Lillie's Q Ivory Barbecue Sauce
Lillie's Q Ivory Barbecue Sauce
$6.99 for 17oz at Lillie's Q
Soybean Oil, Cider Vinegar, Water, Egg Yolk, Honey, Distilled Vinegar, Salt, Lemon Juice Concentrate, Black Pepper, Lime Juice Concentrate, Salt, Corn Starch, Cayenne Pepper, Xanthan Gum, Organic Gum Blend
Lillie's Q is the namesake of founder Charlie McKenna's grandmother Lillie, from whom he first developed a love of food, and his father Quito, who Charlie originally started competing in barbecue with after graduating from New York's Culinary Institute of America. In 2007, the father and son team took home a first place in pork shoulder at Memphis in May, and a year later Charlie opened his first restaurant in Destin, Florida. In 2010, he expanded to a second barbecue joint in Chicago, and in 2014 he began selling his sauces and rubs to retailers. It wasn't long until Lillie's Q picked up a second first place in pork shoulder at Memphis in May and their products were available not only throughout the United States, but also the world with representation in Europe, Australia, and Central America. There's currently seven barbecue sauces and four rubs in the brand's line-up that you can find at grocery stores and online.
The aroma of this sauce if very light and neutral. It has a mayo-like character with a slight citrus acidity and sweetness. It's only after a deeper whiff that a little bit of a black pepper sharpness comes out, but beyond those few traits, there's not too much to the smell.
Thickness & Texture
This opaque sauce is off-white, but due to that light color, it's easy to see a lot of medium and small orange and black spice specs littered throughout. The sauce's consistency is smooth and watery with a medium-thin thickness. All of this combines to have the sauce fall off of a suspended spoon in a fast and even pour that takes a few seconds to change to five or six quick drips followed by a few slower ones. What's left clinging is minimal and thin, but still enough to coat the head of the spoon.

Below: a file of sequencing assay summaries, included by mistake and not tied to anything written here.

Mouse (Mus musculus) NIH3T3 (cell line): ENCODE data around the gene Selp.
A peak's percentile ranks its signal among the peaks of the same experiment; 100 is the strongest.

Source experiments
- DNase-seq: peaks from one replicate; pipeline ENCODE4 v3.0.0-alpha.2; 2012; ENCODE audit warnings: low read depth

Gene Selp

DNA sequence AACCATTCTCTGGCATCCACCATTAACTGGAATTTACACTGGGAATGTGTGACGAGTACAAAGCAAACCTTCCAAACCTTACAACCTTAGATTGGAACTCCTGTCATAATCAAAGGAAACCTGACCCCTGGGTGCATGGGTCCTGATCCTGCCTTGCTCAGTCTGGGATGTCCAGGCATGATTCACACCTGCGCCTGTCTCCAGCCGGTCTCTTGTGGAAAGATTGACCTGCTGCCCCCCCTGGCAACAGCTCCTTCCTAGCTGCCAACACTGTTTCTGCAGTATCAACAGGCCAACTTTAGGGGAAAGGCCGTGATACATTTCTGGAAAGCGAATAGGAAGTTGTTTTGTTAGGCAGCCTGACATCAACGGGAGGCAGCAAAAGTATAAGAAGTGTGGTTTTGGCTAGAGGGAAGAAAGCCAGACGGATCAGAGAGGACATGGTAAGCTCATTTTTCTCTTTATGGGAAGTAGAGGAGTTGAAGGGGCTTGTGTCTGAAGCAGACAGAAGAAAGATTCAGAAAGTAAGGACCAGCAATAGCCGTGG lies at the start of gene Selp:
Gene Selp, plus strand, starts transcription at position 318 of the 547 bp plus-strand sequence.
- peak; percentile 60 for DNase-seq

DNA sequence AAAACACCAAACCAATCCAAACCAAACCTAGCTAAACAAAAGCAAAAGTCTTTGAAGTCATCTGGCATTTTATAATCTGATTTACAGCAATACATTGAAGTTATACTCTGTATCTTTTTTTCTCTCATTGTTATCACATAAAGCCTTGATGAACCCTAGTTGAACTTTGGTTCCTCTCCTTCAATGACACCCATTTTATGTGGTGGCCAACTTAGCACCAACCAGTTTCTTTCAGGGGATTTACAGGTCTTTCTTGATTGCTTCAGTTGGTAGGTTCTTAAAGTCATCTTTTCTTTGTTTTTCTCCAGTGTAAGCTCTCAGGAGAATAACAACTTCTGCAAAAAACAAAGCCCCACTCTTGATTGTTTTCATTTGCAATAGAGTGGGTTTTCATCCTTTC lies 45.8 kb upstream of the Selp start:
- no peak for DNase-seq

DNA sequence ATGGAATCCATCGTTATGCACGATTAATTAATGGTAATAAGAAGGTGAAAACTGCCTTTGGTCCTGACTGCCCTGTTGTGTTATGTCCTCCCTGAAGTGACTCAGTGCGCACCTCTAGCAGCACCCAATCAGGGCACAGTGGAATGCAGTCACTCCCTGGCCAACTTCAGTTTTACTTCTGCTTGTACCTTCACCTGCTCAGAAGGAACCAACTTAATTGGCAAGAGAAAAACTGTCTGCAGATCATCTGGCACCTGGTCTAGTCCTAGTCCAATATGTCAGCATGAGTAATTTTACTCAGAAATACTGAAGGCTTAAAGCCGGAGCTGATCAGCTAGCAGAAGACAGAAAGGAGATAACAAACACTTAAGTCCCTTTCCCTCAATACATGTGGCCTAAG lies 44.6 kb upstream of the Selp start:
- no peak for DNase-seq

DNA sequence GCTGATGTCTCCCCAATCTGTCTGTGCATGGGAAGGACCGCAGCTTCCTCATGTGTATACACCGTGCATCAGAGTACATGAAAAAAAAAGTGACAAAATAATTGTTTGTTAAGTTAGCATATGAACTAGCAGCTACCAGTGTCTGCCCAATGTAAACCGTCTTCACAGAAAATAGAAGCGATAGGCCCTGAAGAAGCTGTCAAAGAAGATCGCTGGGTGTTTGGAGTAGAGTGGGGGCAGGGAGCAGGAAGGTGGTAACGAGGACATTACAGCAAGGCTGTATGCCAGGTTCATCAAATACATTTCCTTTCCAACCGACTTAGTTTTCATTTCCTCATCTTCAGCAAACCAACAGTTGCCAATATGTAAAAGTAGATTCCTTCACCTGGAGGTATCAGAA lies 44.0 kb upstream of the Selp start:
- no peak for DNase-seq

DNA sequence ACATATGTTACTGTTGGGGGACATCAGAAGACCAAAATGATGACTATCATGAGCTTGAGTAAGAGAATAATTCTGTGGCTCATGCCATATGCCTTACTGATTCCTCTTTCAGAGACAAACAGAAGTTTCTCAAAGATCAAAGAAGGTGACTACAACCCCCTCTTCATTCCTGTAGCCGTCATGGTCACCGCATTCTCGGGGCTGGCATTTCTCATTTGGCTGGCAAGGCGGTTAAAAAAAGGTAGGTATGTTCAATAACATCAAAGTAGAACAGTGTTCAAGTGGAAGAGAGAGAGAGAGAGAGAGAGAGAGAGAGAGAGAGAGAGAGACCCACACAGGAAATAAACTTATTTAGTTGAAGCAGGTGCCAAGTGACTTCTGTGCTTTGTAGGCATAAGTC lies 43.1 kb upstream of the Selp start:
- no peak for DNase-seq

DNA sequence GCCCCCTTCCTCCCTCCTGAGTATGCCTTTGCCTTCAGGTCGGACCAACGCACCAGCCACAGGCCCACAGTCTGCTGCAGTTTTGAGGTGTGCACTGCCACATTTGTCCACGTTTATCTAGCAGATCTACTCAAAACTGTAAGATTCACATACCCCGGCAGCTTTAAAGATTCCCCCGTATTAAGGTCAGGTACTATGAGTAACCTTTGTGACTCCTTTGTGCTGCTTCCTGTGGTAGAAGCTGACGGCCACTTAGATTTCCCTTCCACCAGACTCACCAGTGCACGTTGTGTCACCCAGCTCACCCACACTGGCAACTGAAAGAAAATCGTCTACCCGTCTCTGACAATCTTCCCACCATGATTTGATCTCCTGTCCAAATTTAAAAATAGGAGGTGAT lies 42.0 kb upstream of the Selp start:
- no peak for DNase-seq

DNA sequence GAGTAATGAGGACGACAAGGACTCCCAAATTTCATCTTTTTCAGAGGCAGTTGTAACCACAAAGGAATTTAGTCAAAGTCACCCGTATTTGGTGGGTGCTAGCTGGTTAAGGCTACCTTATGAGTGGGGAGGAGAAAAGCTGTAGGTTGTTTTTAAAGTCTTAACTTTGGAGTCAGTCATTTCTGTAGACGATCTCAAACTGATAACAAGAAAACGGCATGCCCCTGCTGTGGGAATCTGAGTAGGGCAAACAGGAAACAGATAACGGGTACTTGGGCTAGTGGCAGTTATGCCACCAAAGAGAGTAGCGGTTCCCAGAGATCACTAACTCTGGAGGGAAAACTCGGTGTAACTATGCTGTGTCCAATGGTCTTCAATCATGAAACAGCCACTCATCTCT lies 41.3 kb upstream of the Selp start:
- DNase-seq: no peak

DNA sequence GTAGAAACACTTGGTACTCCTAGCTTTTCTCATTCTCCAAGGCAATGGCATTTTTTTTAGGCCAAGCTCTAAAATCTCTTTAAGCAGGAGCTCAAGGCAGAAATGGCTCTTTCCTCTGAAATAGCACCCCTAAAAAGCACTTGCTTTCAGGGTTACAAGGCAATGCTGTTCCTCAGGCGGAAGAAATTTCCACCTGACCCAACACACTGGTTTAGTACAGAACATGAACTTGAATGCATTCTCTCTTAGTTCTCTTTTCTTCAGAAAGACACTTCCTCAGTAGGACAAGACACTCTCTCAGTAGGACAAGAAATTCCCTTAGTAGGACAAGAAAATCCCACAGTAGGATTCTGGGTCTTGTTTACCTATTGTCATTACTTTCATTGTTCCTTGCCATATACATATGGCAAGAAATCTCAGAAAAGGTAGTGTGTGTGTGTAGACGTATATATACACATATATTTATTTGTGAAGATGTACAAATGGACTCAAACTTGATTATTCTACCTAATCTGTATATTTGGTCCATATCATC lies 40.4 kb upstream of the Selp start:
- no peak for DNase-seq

Out of the Jar
A tangy and creamy taste of mayonnaise starts out the flavor profile. There's a faint sweetness that quickly succumbs to a vinegar and citrusy tang, but never ventures into overly tart territory. As the sauce settles on the tongue, and oily feel and slight off-flavor releases right before the spices come in, mainly adding a black pepper bite with a light cayenne burn. With a little extra lemony tang at the end, there's a mild tongue tingling sensation in the aftertaste.
Slathered & Cooked
This sauce brushed onto the chicken in a thin and even layer that both baked down and baked into the chicken. When moved over direct heat, there was an almost instant flare-up that burnt a portion of the skin. Like most white sauces, this one left an increased richness and tang to the chicken that penetrated into the meat, but there was also an oily quality to it. The mellow sweetness and peppery notes tasted out of the jar were pretty lost after being cooked and the overall light touch left the burnt portions tasting burnt.
Put to Use
I consider white sauces more of flavor enhancers than flavor architects—they boost up the natural tastes of the meats rather than redefine them. That was the case in Lillie's Q Ivory, but to a diminished point that veered on the ineffective. An oily base not only negatively impacted the texture, but also created a flare-up that charred a portion of the skin, which is not something that happens much when making barbecue chicken in my many years of experience. That all being said, the flavor wasn't bad and the bright citrusy notes were appreciated over what could have easily have just been a solely strong vinegar tang. Because of these few positive points, I could still see some uses for this sauce, like dressing smoked chicken, although I think there are still better white sauces on the market to perform that task.